When He has tried me, I shall come forth as gold.
My foot has held fast to His path;
I have kept His way and not turned aside.
I have not departed from the command of His lips;
I have treasured the words of His mouth more than my
necessary food." (Job 23:10-12)
That's it! That is exactly what occurs when we remove ourselves from the
fast track and keep our appointment with the One who seeks our worship.
His words become more satisfying than a good meal. What great thoughts
He has preserved for us-what insights, what comfort, what reassurance!
The best part of all is that such divine breakthroughs come so
unexpectedly. Though you and I may have met with God in solitude morning
after morning, suddenly there comes that one day, like none other, when
He reveals His plan . . . and we're blown away.
Who would ever have guessed that an otherwise ordinary dawn would find
an 80-year-old, over-the-hill shepherd staring straight into a bush
ablaze but not consumed? F. B. Meyer wrote with eloquence about it in
Moses: The Servant of God:
There are days in all lives which come unannounced, unheralded; no angel
faces look out of heaven; no angel voices put us on our guard: but as we
look back on them in after years, we realize that they were the turning
points of existence. Perhaps we look longingly back on the uneventful
routine of the life that lies beyond them; but the angel, with drawn
sword, forbids our return, and compels us forward. It was so with Moses.
Understand that those phenomenal moments are the exception-not the rule.
If God spoke to us like that everyday, burning bushes would be as
commonplace as traffic lights and ringing phones. The fact is that never
again in all of time has the voice of God been heard from a bush that
refused to be consumed with flames. You see, God is into original works,
not duplicated recordings.
But never doubt it: He still longs to speak to pursuing hearts . . .
hearts that are quiet before Him. Let's start there.

Friday, May 14, 2010


And the Lord said, "Who will entice Ahab into attacking Ramoth Gilead
and going to his death there?" One suggested this, and another that.
1 Kings 22:20

There are few times we get a glimpse of what goes on in Heaven. Here is
one instance when the angels were conferring with the Lord about the
judgment of King Ahab for his sin and who was going to set up Ahab for
this judgment.
If God wanted to use you to impact your world for Jesus Christ, what
circumstances would have to be created in order for you to respond to
His call? Would prospering you materially encourage you to this end?
Would a major change in what you are presently doing be necessary? What
would your response be should God and the angels conclude that the only
way to move you into a position of fulfilling God's purposes was to
remove some things that might be very dear to you? Would you agree with
their plan if you knew this would be the only way you would achieve the
purposes for which God made you? Hard questions, aren't they?
This is the very thing God does in many who have been called for a
special mission. Moses had to be stripped of his royal position in the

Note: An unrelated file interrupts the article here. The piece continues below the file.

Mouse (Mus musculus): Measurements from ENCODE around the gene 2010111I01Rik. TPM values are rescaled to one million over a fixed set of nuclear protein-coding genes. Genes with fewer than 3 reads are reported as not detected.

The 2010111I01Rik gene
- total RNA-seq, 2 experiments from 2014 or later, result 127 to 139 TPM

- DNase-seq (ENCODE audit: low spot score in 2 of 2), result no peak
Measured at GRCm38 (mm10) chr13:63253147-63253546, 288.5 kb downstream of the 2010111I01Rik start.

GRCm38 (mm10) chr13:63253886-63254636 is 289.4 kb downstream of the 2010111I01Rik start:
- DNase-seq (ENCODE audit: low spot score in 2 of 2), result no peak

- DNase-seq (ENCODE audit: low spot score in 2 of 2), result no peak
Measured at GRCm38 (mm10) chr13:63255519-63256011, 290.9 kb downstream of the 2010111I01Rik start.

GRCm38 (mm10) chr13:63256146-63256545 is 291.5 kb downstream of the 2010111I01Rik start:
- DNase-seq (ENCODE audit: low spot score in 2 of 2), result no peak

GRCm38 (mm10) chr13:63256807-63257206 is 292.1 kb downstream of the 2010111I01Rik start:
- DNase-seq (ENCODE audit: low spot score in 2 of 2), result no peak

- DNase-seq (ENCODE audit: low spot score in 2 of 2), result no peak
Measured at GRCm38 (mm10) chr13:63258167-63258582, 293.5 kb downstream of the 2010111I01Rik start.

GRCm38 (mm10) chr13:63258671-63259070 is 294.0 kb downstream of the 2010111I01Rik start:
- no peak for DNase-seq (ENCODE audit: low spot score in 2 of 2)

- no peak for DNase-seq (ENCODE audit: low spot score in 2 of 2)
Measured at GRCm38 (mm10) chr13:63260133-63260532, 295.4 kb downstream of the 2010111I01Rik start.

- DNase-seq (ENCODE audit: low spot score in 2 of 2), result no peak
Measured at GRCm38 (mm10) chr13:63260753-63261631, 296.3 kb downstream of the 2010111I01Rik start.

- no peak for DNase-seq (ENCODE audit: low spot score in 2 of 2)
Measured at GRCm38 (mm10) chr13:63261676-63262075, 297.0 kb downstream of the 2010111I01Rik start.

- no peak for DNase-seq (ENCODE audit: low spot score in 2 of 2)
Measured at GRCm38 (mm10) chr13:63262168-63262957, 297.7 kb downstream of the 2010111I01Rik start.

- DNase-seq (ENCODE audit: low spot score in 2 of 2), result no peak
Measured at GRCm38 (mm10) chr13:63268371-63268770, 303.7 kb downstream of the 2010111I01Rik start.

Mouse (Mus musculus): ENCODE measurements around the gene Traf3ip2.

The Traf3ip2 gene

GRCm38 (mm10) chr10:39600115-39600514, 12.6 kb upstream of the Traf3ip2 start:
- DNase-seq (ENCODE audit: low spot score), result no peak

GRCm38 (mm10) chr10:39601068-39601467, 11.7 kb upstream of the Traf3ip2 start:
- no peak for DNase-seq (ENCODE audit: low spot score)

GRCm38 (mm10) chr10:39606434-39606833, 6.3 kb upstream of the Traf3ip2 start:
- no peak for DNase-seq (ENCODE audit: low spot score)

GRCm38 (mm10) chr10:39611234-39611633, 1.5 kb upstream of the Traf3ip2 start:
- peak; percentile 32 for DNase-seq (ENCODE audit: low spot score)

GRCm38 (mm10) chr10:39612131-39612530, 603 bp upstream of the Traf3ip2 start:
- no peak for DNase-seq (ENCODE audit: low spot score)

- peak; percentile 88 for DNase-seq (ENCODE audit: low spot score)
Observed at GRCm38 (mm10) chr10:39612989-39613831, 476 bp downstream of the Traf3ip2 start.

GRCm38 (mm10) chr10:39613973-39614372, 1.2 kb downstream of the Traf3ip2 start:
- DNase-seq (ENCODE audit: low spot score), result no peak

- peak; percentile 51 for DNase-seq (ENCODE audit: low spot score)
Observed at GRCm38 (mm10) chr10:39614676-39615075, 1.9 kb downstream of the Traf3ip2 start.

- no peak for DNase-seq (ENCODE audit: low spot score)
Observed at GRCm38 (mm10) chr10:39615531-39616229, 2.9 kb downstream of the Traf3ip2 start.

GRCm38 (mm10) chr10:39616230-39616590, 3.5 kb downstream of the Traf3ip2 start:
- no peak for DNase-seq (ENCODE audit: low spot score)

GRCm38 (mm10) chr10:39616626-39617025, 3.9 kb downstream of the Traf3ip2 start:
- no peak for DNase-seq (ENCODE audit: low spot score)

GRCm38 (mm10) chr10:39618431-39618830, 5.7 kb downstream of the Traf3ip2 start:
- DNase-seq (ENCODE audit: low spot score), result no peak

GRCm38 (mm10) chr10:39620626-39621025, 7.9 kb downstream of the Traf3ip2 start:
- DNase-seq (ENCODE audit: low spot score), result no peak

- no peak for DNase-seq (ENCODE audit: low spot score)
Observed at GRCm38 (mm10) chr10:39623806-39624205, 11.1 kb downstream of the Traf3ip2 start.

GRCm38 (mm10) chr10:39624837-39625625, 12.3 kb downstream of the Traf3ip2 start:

family of Egypt and sit in the desert for 40 years. The apostle Paul had
to be knocked off his horse, blinded, and receive a personal visitation
from Jesus. The 12 disciples had to leave their jobs for three years to
follow Christ. Imagine what kind of disruption this had on their lives.
There are many examples of God bringing major upheaval in the lives of
those He called for His purposes. Why?
The reason is that we do not seek God with a whole heart in times of
prosperity and comfort. Prosperity and comfort tend to breed complacency
and satisfaction. It is rare to find the man or woman who seeks God with
a whole heart who does so simply from a grateful heart. We often must
have pain or crisis to motivate us. Eventually, that crisis bridges us
to a new calling, and we embrace that calling if we are open to the Holy
Spirit's work in us. We can actually thank God for the change that was
required to get us to this place, but it is not without anguish of
Would you be willing to sit in the strategic planning session for your
life and agree with the plans God has for your life? Could you give God
complete freedom to implement that plan, no matter the cost? Ask God to
give you the grace and trust in His love for you to say "yes."

Wednesday, May 12, 2010


Now the donkeys belonging to Saul's father Kish were lost, and Kish said
to his son Saul, "Take one of the servants with you and go and look for
the donkeys."
1 Samuel 9:3

The people of Israel wanted a king. God finally agreed. Samuel was the
prophet of Israel who was to anoint the man God had chosen. God selected
a young man to be the first king of Israel-his name was Saul.
It is interesting to look at the circumstances in which God called Saul
into his new vocation. It seems that Saul's father had a business that
used donkeys. During these times, donkeys were often used for commerce.
It was obviously important to the father to find these lost donkeys, so
he sent Saul and his servant out to find them.
They went from region to region, unable to find the donkeys. Finally,
Saul told his servant that they should go back. He thought that his
father would be worried.
But the servant replied, "Look, in this town there is a man of God; he
is highly respected, and everything he says comes true. Let's go there
now. Perhaps he will tell us what way to take" (1 Samuel 9:6).
Saul took his advice. Near the town they met some young girls who told
them that Samuel had just come to their town that day.
When they arrived, they met Samuel who told them that the donkeys were